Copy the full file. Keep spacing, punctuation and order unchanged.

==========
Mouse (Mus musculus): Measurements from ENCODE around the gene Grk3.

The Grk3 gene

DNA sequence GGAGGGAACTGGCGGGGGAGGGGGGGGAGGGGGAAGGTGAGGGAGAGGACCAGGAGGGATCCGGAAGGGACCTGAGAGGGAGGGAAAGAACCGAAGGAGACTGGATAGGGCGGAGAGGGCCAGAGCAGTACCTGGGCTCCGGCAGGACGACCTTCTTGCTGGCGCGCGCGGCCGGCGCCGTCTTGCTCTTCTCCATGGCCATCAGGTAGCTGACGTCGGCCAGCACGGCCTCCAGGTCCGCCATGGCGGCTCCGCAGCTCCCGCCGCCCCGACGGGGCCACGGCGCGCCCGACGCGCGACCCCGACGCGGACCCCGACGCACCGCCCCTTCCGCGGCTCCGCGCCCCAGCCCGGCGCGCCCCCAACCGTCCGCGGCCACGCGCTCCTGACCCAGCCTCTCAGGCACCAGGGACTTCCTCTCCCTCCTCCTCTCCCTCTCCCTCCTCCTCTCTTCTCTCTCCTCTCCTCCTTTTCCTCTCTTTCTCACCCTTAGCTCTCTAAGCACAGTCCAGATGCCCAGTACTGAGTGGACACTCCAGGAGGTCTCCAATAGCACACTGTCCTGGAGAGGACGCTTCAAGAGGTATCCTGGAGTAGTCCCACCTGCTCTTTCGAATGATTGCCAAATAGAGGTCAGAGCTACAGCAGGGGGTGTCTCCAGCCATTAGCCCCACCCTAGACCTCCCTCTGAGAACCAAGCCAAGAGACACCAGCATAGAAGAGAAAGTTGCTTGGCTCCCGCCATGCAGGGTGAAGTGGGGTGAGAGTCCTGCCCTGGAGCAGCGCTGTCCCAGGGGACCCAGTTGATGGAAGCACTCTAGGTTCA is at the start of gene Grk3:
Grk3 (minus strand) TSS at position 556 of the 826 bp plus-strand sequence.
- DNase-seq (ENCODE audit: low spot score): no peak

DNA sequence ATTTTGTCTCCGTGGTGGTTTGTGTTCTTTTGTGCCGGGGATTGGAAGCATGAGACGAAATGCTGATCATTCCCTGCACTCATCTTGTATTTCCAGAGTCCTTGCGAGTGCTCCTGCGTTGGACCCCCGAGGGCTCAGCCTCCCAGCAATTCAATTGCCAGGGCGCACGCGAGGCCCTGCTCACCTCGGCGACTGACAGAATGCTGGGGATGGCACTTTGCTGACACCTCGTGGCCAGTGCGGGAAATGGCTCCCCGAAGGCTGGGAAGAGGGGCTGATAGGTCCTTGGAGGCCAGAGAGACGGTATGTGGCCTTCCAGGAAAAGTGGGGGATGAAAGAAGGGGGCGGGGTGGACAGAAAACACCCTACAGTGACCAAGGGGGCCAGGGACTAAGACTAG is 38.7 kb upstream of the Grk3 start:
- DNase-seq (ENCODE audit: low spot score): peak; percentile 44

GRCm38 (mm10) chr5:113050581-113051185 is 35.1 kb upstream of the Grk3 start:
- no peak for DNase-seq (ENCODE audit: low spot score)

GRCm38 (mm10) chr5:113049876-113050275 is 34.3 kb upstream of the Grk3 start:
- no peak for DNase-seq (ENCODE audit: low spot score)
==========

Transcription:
Mouse (Mus musculus): Measurements from ENCODE around the gene Grk3.

The Grk3 gene

DNA sequence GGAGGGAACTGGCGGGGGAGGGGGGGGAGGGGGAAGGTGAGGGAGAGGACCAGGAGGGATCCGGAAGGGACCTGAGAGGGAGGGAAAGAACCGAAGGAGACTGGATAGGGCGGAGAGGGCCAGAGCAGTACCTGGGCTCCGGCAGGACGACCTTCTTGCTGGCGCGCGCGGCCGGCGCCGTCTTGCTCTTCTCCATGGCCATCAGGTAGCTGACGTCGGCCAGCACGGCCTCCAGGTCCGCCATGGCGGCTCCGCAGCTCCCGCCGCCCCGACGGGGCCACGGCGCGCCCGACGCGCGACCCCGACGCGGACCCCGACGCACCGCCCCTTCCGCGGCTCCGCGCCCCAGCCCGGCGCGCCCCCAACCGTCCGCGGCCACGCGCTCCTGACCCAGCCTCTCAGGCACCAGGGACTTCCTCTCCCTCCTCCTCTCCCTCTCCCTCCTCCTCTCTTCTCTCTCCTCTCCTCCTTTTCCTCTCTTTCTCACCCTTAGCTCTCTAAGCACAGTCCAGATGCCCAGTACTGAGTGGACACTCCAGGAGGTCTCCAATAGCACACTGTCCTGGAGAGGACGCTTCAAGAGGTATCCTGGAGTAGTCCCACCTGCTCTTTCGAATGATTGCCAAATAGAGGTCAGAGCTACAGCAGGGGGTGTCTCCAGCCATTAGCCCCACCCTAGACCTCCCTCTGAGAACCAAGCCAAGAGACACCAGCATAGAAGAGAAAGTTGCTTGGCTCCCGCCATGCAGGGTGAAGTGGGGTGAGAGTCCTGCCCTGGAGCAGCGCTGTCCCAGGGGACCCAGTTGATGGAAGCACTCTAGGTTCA is at the start of gene Grk3:
Grk3 (minus strand) TSS at position 556 of the 826 bp plus-strand sequence.
- DNase-seq (ENCODE audit: low spot score): no peak

DNA sequence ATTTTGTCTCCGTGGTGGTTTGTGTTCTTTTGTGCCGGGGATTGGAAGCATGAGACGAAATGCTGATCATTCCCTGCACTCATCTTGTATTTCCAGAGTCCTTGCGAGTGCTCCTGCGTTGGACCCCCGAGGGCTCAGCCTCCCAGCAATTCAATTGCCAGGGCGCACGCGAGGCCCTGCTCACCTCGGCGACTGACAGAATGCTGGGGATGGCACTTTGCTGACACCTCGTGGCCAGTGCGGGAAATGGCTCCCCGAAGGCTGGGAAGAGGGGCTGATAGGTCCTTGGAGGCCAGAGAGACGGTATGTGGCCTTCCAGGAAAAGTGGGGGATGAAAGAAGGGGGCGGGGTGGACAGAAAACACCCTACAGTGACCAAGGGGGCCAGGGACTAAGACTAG is 38.7 kb upstream of the Grk3 start:
- DNase-seq (ENCODE audit: low spot score): peak; percentile 44

GRCm38 (mm10) chr5:113050581-113051185 is 35.1 kb upstream of the Grk3 start:
- no peak for DNase-seq (ENCODE audit: low spot score)

GRCm38 (mm10) chr5:113049876-113050275 is 34.3 kb upstream of the Grk3 start:
- no peak for DNase-seq (ENCODE audit: low spot score)